• Maureen Watt (Aberdeen South and North Kincardine) (SNP):

        You said that you contacted previous members of the group. Did you not think to email all MSPS and researchers to say that you were thinking of setting up the group again and to see whether there was wider interest in it?

      • Andy Wightman:

        I am pretty sure that I sent out an email some months ago asking whether MSPs were interested. That is when the five MSPs listed in the application form expressed interest. I do not recall—

      • Maureen Watt:

        I cannot recall seeing an email. I tried to check back and I could not see a CPG on Russia coming up in any items, including deleted items. It is important that CPGs do more to reach out to MSPs, not just when setting up a group, but when they are having a meeting. There may be something on the agenda that interests people who do not necessarily want to be members of the group. It is important that CPGs—not just this one, but all CPGs—are more expansive in the information that they send out.

      • Andy Wightman:

        Yes. I confirm that we circulated an email to invite all MSPs to the meetings that we did have. I can say a little bit more about our meetings if you like, convener.

        The committee’s information notes correctly that there were two formal meetings of the cross-party group. The first was on 28 October 2016 and the second was on 9 February 2017, when we had Dr Derek Averre from the University of Birmingham to talk about Russia’s policies in Ukraine and Syria.

        We held two more events in Parliament that year. The cross-party group hosted the events, but they were not formal CPG meetings; that was my fault. Plenty MSPs attended those meetings, which means that if I had made them formal meetings, the group would have been in compliance with the rules.

        On 9 May 2017, we had an event called “Loaded Words”. About 100 people attended that, including five or six MSPs, plus four or five MSP staff. Speakers included Ben Nimmo from the Atlantic Council digital forensic research lab, Andras Racz from the Pázmány Péter Catholic University in Budapest, Floriana Fossato from the centre for media and society at the University of Oxford, and Jakub Kalensky from the east stratcom task force of the European Union. That was a popular event that attracted a lot of media attention. As I recall, it even got on to the front page of The Herald.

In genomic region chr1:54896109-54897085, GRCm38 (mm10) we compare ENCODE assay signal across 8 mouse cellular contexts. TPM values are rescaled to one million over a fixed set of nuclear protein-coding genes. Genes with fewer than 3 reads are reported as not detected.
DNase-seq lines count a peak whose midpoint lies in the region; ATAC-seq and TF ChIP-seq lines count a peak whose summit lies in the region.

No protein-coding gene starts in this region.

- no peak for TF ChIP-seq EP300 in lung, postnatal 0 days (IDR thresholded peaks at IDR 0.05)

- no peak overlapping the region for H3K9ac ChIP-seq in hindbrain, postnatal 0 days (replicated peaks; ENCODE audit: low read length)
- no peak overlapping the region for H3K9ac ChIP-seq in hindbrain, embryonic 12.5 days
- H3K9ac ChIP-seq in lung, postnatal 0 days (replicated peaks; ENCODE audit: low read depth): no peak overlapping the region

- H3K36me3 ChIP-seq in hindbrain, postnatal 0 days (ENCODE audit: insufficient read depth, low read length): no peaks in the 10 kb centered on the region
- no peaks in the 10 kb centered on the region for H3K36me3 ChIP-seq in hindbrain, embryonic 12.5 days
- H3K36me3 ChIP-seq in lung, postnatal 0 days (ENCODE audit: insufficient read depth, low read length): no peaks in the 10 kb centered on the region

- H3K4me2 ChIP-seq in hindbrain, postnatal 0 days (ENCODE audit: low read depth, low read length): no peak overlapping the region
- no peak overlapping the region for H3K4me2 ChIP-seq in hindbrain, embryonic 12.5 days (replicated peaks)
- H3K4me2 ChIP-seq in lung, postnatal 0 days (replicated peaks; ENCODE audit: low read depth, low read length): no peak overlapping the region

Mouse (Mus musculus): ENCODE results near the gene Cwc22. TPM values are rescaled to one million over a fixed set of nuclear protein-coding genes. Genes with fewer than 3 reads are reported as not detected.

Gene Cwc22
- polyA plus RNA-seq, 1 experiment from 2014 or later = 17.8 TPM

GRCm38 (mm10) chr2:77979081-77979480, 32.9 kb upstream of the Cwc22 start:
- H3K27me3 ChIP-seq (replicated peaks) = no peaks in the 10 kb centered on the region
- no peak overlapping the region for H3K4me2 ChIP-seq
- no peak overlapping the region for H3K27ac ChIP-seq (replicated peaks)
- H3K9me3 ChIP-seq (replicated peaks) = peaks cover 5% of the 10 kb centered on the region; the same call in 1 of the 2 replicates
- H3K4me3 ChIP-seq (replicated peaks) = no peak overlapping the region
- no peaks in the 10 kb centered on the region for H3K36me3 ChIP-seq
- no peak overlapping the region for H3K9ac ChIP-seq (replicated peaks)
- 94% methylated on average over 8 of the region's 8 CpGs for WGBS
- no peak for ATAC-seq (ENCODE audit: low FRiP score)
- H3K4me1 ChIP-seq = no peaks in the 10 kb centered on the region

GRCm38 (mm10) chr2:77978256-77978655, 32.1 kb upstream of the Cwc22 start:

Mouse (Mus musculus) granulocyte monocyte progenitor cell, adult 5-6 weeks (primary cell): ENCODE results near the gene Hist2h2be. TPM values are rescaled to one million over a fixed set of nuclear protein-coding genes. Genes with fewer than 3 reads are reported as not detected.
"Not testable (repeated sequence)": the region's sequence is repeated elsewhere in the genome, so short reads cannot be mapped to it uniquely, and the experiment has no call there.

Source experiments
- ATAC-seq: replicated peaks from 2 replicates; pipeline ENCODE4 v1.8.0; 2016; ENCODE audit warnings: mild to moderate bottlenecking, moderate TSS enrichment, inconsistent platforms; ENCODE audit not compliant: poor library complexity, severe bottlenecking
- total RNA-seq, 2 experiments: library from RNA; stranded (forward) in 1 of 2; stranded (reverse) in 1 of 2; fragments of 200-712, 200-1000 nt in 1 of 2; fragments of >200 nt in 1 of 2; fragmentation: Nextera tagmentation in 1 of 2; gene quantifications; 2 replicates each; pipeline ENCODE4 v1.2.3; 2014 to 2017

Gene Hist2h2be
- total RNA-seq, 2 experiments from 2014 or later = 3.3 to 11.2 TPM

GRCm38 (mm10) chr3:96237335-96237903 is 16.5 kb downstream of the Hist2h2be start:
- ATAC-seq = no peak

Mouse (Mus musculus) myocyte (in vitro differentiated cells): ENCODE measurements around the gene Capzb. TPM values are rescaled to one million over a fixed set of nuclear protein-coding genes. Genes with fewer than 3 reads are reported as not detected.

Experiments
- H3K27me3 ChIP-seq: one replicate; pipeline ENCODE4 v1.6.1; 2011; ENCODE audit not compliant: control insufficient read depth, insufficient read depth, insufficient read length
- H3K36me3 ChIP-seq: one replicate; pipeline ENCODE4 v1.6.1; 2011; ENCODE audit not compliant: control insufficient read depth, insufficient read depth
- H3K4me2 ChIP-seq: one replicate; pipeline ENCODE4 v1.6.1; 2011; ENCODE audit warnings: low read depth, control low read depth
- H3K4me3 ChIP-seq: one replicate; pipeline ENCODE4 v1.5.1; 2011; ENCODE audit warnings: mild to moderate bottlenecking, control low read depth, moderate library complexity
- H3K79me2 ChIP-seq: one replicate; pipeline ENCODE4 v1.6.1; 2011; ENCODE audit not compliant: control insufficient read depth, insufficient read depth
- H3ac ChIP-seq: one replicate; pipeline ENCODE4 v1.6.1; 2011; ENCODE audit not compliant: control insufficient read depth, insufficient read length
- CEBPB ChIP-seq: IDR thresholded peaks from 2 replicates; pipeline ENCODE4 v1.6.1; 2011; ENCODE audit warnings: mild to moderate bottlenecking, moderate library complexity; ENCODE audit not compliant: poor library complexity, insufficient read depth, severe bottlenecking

On 25 October 2017, the CPG hosted another event—not a formal meeting—with Angus Roxburgh, who I am sure members will know as the former BBC Moscow correspondent. He was talking about his memoirs, “Moscow Calling: Memoirs of a Foreign Correspondent”. Again, that meeting was well attended. We had more than 100 people and, as I recall, there was a waiting list.

        We were actually very active, but it is perhaps my fault that I did not think to make those last two meetings, which plenty MSPs attended, formal meetings of the CPG.

      • The Convener:

        Thank you for that. There are always lessons to be learned.

      • Jamie Halcro Johnston (Highlands and Islands) (Con):

        One of the topics that you have indicated that you will cover is propaganda and disinformation. You have covered a number of organisations that will not be members of the group. How will you manage your engagement, if there is to be any, with representatives of the Russian state and other organisations that might have links to the Russian state, such as some of the media organisations that might have a less than independent viewpoint? Have you considered that?

      • Andy Wightman:

        If the CPG is approved, we will engage as appropriate with representatives of the Russian Government. For example, we are keen to pursue the subject of trade and commerce. At an event at the University of Edinburgh, I met somebody who used to work for the British Chambers of Commerce in Moscow. They were not involved in the previous iteration of the group and were very keen to become involved and participate in a meeting.